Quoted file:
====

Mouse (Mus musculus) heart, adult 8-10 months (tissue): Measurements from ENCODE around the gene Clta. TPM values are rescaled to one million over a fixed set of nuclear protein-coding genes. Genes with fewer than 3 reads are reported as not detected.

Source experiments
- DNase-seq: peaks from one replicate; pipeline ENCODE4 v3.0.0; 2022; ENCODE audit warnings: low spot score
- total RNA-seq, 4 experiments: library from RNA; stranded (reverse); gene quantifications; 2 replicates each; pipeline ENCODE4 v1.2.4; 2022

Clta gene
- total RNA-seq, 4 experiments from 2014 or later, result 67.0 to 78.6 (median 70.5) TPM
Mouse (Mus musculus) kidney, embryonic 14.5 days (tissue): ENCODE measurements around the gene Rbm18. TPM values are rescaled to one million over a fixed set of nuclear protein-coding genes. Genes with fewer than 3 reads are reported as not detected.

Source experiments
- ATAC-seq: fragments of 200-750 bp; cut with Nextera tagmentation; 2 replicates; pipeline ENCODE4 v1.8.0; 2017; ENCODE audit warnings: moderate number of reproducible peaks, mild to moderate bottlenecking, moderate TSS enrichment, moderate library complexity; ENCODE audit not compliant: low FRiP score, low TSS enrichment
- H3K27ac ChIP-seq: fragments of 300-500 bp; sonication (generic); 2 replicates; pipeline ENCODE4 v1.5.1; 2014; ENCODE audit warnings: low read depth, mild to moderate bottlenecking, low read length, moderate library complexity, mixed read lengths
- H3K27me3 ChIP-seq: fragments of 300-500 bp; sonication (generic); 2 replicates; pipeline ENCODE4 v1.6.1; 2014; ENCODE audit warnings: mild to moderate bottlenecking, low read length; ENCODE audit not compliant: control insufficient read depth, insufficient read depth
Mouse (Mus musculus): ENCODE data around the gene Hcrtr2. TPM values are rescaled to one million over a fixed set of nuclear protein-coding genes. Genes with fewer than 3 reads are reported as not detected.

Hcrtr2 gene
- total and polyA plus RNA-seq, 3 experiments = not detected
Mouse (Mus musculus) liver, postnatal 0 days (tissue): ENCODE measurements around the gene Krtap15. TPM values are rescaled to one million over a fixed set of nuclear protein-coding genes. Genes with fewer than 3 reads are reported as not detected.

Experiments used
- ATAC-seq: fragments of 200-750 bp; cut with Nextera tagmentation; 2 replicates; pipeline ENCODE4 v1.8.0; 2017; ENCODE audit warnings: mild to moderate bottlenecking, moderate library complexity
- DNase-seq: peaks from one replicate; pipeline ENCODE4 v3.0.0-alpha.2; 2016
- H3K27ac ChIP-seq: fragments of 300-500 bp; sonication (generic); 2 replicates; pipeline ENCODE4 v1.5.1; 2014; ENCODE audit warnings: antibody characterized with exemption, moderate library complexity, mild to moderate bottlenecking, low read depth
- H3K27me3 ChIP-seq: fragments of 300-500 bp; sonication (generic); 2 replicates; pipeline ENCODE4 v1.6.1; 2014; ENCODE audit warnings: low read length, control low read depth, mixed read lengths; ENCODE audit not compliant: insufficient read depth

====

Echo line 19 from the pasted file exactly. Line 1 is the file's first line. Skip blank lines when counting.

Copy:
- H3K27ac ChIP-seq: fragments of 300-500 bp; sonication (generic); 2 replicates; pipeline ENCODE4 v1.5.1; 2014; ENCODE audit warnings: antibody characterized with exemption, moderate library complexity, mild to moderate bottlenecking, low read depth